- I loved Marnie’s face as she assessed the attractive blonde Charlie consults with briefly in his office, and then the false smile Marnie gives Charlie when he turns back to face her. Rarely is her insecurity so baldly on display, but given where she is in her life at the moment, it works.

- Not only is Natalia beautiful, she’s also fascinating: she works with a private eye, sometimes as a decoy for his subterfuge. A real-life femme fatale!

- More hilarious honesty from Adam: “You’re very easy to talk to. I thought this was going to suck ass, but you’re very easy to talk to.” He then goes on to say he’s sweating bullets and that he’s had to pee for the past thirty minutes. And she finds this charming! Be still, my beating heart.

- Adam uses AA for therapy, while Hannah is forced to go to see an actual therapist. Some nice symmetry there.

- Poor Shoshana. Her behavior with the doorman upon leaving the party makes me wonder if she’ll ever realize that she may be happier if she isn’t so concerned with what others think of her (perhaps this is her arc for the series). As soon as she registers that the doorman is interested in her, an affected, unconvincing air of attempted coolness washes over her as she tries to conform to what the doorman might want. At least she throws her neuroses out the window long enough to hook up with him.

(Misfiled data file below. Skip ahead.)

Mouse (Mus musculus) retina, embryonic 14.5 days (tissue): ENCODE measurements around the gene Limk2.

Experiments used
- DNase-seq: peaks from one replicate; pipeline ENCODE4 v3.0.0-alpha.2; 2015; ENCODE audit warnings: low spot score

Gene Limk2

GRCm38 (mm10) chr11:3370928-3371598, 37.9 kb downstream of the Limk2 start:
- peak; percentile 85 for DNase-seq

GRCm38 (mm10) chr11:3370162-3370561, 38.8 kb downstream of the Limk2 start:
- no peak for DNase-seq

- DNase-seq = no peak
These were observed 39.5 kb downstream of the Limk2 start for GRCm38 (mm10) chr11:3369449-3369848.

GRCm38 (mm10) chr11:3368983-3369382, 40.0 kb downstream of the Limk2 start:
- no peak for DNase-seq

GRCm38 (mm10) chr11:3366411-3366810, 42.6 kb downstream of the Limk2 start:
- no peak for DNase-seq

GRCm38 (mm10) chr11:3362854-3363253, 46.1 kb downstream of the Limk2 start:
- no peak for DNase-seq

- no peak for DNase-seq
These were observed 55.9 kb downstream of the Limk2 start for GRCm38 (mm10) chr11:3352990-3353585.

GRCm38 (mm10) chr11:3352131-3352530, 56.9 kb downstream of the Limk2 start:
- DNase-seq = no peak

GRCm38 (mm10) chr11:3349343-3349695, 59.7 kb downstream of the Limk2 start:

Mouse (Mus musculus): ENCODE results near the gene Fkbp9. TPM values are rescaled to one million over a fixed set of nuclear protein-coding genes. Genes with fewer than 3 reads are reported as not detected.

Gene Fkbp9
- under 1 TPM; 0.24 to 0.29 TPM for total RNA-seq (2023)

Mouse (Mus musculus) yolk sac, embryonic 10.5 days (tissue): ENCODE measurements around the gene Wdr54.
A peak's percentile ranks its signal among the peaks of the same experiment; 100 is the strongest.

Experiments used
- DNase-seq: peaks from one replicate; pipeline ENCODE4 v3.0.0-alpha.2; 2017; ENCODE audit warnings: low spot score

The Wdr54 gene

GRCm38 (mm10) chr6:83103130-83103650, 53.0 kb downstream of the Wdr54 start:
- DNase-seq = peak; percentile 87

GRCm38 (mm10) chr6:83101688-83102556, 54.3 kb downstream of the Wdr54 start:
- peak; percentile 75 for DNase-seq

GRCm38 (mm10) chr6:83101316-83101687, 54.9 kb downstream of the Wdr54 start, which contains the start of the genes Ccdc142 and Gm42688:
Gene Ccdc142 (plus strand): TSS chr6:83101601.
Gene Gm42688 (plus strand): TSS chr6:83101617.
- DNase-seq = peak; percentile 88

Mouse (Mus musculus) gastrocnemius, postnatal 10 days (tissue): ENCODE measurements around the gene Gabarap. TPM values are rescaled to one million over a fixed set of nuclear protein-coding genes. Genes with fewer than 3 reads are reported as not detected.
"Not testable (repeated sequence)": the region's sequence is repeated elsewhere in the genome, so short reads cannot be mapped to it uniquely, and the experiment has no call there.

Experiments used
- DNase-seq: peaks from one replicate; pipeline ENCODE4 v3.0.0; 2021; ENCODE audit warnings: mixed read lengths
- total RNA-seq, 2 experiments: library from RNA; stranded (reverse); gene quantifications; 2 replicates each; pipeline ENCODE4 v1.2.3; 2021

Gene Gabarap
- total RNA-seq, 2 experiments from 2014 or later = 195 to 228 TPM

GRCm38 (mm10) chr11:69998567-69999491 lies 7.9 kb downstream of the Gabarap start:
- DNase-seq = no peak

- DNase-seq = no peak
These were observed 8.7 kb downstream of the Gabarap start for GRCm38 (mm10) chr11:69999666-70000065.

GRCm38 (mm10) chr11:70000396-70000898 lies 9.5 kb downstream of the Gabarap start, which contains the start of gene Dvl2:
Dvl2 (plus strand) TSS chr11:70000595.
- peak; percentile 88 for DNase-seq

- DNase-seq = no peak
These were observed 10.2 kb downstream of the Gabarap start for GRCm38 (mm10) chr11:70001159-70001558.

- Marnie “mentally budgeted six years of brokenness” for Charlie after their breakup. It’s ambiguous whether or not she means she intended for him to be broken for that long, or if that was just an estimation she made based on his behavior. Ugh.

- Marnie sums up her lack of self-awareness quite nicely in her outburst with Ray. Standing in her demeaning hostess uniform, she tells Ray, “It doesn’t matter how right you do things. You know who will end up living their dreams? Sad messes like Charlie! And the people who end up flailing behind are people like me! Who have their shit together!” (Loved Ray’s deadpan response: “Marnie learns another life lesson. How adorable.”) Kudos to Ray, though: despite his previously stated disdain for Marnie, he tries to get her to realize she should stop judging herself against others, and just focus on doing what she wants to do (which is singing, hilariously enough).

- Really, I would be happy with an entire episode of Marnie and Ray interacting. Ray tries to impress upon Marnie the urgency of her following her dreams of singing by telling her, “You’re never going to look this good again.” To which she sadly responds, “Thank you.”

Update: Apparently, seeds of Hannah's OCD  have been planted in the past, but I just forgot about them or didn't notice them. See Sepinwall's review.